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Bach Prelude in D
#1967426 10/01/12 05:20 PM
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Hi, there. I am wondering exactly how this piece should be played stylistically. Is it true that the right hand should sing out during the running 8th notes and the left hand should back off and vice versa? I understand there should be little dynamic change in this era of music as the harpsichord was never really capable of changing dymanics at the time of Bach. I looked up this recording of Angela Hewitt's version and it is not what I expected. She plays it much quicker than the music suggests, with some dynamic changes and there is no difference in volume between the right and left hand subjects. I ask because I am preparing it for an exam. Thanks.

http://www.youtube.com/watch?v=zRVO...0F1C6BD2C2CB1A&feature=results_video


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Re: Bach Prelude in D
IPlayPiano #1967429 10/01/12 05:25 PM
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Bach didn't notate tempo suggestions or dynamics, so pay no attention to those. If you look at a Henle score, you'll see exactly what Bach put on the page.

When I listen to this recording, I hear differences between the hands. Listen again for the moving notes.

I personally would play it a little slower, but that's a matter of taste.


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Re: Bach Prelude in D
IPlayPiano #1967454 10/01/12 05:55 PM
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I also like the piece slower so you can shape the individual lines more clearly.


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Re: Bach Prelude in D
IPlayPiano #1968208 10/03/12 12:03 PM
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Great! Thank you, guys!

Re: Bach Prelude in D
IPlayPiano #1968468 10/03/12 11:38 PM
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Originally Posted by IPlayPiano
Hi, there. I am wondering exactly how this piece should be played stylistically. Is it true that the right hand should sing out during the running 8th notes and the left hand should back off and vice versa? I understand there should be little dynamic change in this era of music as the harpsichord was never really capable of changing dymanics at the time of Bach. I looked up this recording of Angela Hewitt's version and it is not what I expected. She plays it much quicker than the music suggests, with some dynamic changes and there is no difference in volume between the right and left hand subjects. I ask because I am preparing it for an exam. Thanks.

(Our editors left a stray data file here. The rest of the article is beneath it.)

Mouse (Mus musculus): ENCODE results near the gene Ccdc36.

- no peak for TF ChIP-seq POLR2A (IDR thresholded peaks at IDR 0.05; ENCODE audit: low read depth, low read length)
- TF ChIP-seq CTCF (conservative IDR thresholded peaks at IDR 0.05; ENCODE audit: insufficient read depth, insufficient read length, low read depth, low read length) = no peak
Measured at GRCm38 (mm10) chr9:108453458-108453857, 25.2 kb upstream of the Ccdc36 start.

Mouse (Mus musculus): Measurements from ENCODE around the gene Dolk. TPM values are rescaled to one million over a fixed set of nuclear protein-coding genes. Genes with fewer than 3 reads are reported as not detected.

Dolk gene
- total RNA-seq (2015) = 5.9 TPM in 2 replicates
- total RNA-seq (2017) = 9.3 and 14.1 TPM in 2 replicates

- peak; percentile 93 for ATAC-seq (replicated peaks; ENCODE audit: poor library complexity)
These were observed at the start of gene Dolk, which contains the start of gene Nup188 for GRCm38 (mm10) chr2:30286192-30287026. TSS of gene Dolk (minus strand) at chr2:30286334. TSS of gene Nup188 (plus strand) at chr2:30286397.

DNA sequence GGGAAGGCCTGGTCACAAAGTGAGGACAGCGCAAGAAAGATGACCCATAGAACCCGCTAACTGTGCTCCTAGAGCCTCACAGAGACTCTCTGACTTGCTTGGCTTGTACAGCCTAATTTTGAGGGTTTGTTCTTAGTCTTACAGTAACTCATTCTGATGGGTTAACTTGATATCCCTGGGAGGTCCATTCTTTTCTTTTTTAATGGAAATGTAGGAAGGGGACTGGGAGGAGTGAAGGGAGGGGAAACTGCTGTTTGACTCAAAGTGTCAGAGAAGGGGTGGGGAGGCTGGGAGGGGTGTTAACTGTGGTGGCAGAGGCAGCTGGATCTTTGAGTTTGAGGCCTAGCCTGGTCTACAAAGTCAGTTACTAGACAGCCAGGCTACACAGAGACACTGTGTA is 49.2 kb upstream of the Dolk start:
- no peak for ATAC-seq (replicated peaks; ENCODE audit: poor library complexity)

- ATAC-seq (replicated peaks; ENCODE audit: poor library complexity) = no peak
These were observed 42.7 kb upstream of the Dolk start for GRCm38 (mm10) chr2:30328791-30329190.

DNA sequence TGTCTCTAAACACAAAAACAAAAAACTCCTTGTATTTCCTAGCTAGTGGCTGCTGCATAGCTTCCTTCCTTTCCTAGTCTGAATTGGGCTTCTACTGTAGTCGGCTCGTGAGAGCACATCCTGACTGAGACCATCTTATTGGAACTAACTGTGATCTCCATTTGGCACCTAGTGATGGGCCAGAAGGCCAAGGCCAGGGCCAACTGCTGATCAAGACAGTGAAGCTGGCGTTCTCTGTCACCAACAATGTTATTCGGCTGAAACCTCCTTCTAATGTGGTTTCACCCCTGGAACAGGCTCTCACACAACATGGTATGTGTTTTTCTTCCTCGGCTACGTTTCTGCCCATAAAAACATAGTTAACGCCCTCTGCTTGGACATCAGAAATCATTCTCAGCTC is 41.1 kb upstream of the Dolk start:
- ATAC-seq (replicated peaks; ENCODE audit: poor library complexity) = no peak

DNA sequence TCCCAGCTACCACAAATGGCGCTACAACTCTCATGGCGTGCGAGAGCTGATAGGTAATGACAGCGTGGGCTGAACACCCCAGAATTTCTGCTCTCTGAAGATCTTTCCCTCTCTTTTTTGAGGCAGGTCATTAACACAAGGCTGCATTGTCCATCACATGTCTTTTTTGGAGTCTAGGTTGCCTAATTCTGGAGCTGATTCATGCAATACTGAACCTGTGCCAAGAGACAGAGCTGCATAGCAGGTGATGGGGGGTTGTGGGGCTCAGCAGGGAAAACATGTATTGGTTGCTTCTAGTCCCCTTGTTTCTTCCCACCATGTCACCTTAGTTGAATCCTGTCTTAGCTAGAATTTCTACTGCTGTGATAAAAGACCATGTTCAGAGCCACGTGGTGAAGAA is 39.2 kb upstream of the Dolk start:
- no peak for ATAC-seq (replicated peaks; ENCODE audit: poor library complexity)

http://www.youtube.com/watch?v=zRVO...0F1C6BD2C2CB1A&feature=results_video



Our modern piano allows a far greater range of expression and dynamics compared to Baroque harpsichord, so I don't see why we should we play Bach as if we are playing him on a harpsichord.

A few comments about this piece. The texture of this piece suggests a lively orchestra-like piece. The 16th notes pattern are more typical of those found in faster baroque pieces. This particular Prelude has been misunderstood quite often and a lot of editors suggest slower speed of around 50-60 per quarter note. I would suggest around 70-80 per quarter note; so Hewitt's tempo is quite spot on.

Think more orchestrally for this piece. You could perhaps assign instruments to the lines in this piece e.g. the left hand could be imagined as cello. For contrapuntal baroque pieces such as this where all the lines have their moments, we don't do drastic dynamic contrast between the lines i.e LH and RH. You can still contrast the quality of the tone. So for example, in bar 1 where the RH has the theme, you could play it with fully curved finger with the tips near the nail pressing the keys while the left hand plays with flatter parts of the fingers. Experiment with some dynamic changes in the piece as well. Bach does include dynamics markings for his orchestral pieces; I'm sure if harpsichords of that time allows dynamic changes (some did, but the mechanism was not controlled by fingers) he would have incorporated dynamic changes into his keyboard music.


Singapore based private teacher specialising in accelerated ABRSM course.
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Re: Bach Prelude in D
IPlayPiano #1968562 10/04/12 07:12 AM
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Pardon an OT diversion:

I'm just curious about the public posting on youtube of a recording by Angela Hewitt. Whoever posted the audio recording even says that it's from Hyperion Records. I see this all the time on Youtube. This stuff isn't in the public domain (as far as I know). Well, the Bach is in the public domain, but the particular performance is copyrighted.

Because of stuff like this we have all the extremely crude bots crawling over Youtube looking for copyright violations. I have had to fight city hall many times because Youtube's crude matching software misidentifies my teenaged son's recordings as performances by so-and-so, which is owned by such-and-such records or this-and-that musical rights society.

Re: Bach Prelude in D
IPlayPiano #1968567 10/04/12 08:00 AM
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see - you tube is too good to be true.


accompanist/organist.. a non-MTNA teacher to a few

love and peace, Õun (apple in Estonian)

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